Oh, like Stanislaw Lem’s “Star Diaries”? I’ve been devouring SF since I was eight. My question is not born out of a lack of imagination.

    Those would be some pretty nifty things to have around, I’ll admit. Some of them might even be helpful to improving the situations of millions of people. The track record of technological development, however, is that it won’t be used to help people who can’t pay for it. The rich will benefit, so that we have an even bigger slice of the total pie than before and the poor will continue to eat the crumbs that fall from the table. What I am trying to get at is why would we want to take life and turn it into a machine to serve our greed? Once we start down that road, where do we draw the line? “Make all the echinoderms you want but mammals are RIGHT OUT.”

    Here’s a suggestion, let’s go watch the final director’s cut of “BladeRunner”.

  • WebMonk

    I LOVE BladeRunner!

    I have to disagree with your statement about the rich being the ones who benefit from new tech while the poor just get the crumbs. That is true with everything – not just technology. In every civilization, the poor always gets the crumbs regardless of the level of tech. I would say that so far life shows that technology is one of the few things that has a disproportionate benefit toward the poor. (and I’m talking about the truly poor – dalits in India and herdsmen in Africa – not the ‘poor’ in America.)

    Because of technological advances even the poorest in India has a wealth of clothing and food available to them compared to 100 years ago. Why? Because tech has made clothing so cheap that people throw it away now, which makes it readily available to the truly poor. Ditto for health services – technological advances have made undreamed of health and medical services available to them.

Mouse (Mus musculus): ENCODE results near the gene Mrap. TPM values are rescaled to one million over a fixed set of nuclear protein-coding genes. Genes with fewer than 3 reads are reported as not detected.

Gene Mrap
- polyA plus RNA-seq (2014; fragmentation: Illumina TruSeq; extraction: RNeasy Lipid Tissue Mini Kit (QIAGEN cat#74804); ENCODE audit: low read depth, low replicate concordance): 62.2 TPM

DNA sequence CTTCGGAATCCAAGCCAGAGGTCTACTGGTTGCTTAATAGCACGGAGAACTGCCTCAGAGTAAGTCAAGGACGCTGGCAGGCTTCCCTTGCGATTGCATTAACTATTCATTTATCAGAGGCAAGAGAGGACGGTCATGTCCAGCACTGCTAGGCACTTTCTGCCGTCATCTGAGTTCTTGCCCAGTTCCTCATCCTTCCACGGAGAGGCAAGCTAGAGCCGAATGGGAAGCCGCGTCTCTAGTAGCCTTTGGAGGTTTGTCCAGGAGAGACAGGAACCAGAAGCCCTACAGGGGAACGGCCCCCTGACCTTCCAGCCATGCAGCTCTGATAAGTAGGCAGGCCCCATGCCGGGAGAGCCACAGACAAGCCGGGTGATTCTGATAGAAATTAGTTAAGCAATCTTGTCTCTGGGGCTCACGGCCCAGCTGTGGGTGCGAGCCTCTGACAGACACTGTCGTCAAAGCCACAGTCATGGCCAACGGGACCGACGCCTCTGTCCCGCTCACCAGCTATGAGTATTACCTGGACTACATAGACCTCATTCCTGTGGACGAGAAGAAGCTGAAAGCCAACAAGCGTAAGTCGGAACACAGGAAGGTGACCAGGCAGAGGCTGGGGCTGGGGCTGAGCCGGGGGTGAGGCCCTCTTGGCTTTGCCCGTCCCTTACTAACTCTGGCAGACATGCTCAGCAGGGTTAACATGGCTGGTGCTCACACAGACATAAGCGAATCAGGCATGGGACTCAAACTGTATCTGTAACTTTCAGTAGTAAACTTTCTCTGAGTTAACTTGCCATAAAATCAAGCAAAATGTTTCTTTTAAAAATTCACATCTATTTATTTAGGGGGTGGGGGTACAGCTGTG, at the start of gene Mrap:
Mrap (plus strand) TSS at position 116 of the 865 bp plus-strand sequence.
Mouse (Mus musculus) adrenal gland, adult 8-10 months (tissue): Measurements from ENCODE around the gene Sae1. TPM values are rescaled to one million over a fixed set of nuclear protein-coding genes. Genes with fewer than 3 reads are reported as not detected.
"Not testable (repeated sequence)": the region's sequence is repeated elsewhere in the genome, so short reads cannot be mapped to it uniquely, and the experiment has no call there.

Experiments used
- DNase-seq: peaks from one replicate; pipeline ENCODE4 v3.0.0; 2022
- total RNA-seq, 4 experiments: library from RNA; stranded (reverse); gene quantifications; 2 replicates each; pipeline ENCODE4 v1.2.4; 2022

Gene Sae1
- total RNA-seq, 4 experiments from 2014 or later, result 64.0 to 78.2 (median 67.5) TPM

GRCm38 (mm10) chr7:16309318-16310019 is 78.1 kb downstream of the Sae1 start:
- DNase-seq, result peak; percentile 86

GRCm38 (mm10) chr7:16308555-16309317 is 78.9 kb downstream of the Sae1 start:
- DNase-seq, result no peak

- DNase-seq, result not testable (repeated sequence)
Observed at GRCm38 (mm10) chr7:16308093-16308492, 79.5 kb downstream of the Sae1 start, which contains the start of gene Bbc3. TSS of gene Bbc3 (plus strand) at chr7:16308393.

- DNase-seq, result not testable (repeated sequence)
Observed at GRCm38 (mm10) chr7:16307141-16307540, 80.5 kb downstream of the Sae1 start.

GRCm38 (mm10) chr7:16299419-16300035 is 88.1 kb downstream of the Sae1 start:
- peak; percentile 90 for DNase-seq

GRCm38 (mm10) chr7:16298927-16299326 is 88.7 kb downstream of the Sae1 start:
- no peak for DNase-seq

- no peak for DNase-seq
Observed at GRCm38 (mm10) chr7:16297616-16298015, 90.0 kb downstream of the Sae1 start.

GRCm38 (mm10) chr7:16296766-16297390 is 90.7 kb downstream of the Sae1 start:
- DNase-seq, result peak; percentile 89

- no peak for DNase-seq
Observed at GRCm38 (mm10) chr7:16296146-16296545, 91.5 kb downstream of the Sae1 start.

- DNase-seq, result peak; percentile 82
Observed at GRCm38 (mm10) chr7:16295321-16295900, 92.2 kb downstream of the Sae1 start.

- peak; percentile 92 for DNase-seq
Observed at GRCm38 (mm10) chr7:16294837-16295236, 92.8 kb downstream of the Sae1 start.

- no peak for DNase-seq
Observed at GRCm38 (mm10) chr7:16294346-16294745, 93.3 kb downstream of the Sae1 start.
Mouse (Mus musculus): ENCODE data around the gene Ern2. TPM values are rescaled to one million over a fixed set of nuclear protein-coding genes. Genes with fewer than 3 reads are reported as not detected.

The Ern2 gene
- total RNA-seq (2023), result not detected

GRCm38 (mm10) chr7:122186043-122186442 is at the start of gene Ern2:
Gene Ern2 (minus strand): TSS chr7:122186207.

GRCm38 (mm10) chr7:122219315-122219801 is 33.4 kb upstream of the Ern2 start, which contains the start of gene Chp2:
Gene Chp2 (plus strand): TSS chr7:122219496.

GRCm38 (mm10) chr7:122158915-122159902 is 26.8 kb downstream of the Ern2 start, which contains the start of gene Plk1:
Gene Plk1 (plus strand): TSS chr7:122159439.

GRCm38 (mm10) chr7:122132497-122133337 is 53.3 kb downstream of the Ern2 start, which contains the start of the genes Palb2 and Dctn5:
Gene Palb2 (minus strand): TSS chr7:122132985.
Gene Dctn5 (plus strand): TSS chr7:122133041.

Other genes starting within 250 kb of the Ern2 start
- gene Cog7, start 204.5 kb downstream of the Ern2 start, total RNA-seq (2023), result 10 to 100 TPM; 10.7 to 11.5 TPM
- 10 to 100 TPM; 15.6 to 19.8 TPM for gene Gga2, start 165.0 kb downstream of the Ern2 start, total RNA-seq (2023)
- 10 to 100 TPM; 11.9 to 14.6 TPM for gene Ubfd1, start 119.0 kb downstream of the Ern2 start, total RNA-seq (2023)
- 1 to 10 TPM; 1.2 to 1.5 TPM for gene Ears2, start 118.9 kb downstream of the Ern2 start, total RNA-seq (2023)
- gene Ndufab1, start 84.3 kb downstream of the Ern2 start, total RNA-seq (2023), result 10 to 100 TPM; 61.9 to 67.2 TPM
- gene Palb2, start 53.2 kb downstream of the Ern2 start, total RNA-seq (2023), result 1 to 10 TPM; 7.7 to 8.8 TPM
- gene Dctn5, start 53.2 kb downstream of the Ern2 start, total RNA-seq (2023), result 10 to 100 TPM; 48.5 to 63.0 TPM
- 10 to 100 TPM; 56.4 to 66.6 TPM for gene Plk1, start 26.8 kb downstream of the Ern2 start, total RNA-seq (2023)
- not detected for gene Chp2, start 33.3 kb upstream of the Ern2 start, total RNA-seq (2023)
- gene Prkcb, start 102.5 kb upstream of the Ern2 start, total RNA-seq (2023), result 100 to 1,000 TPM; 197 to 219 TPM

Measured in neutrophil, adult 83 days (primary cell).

I am trying to show that technology brings benefits disproportionately to the poor, even though they still only get the crumbs. Tech doesn’t change people, we’ll still be incredibly selfish and uncaring, but a higher level of technology makes the ‘crumbs’ which we drop much better.

    I still think you’re being too limited in your imagination of what artificial life could be – your statement about mammals being banned is most likely going to be useless. If we can custom make animals, they won’t come even close to mammal/fish/reptile distinctions. What is a living organism that is thin as cloth, feeds off stains and body sweat, and can be made to maintain a certain temperature? Mammal? What if it grows too?

    Think what happens when technology like that becomes normal – even though people won’t care about the poor any more at all, the poorest beggar will be able to have clean, warm clothes.

  • S Bauer

    We have the resources to keep the poor one warm right now. The reason she isn’t warm is because there are things more important to us that we direct our resources toward – like bigger houses even though families have gotten smaller. Any change in this situation that comes from technological advance will be on the margin.

    My comment about mammals was made tongue in cheek to suggest precisely what you say – there will be no limit to what is done with the technology – one can’t draw a bright line anywhere. So does this mean there are no moral judgments to be made concerning its application, or does it mean that any moral judgments will be beside the point (as it seems increasingly to be the outcome of the abortion debate in this country). If we can make any living thing we can imagine, what harm is there in using the technology to tweak the human genome more and more. Makes the flap over steroid use in sports seem like debating whether sprinters should be allowed to use starting blocks. Are Christians going to participate in brave new world?

    Biblically, I am sure of two things: 1) There’s nothing that will stop this technological “advance” from dominating everything; 2) The downside will be greater than the upside.

    Am I saying that Christians should just bury their heads in the sand and give up trying to influence the direction we take with this technology? No. Do I believe such engagement will make a difference? No, it will not.

  • Dennis Peskey

    Brave new world indeed! A truely frightening phrase to any of God’s children. Pick your Huxley; Thomas, Julian or Aldous – they are of the same cloth. And quite the filthy rag it is they weave. Their sole purpose seems to be total obliteration of any God, particulary ours. I don’t feel it would be wise for Christians to leave such people in charge without some degree of oversight. I have yet to encounter any moral principle that evolved from a lump of coal.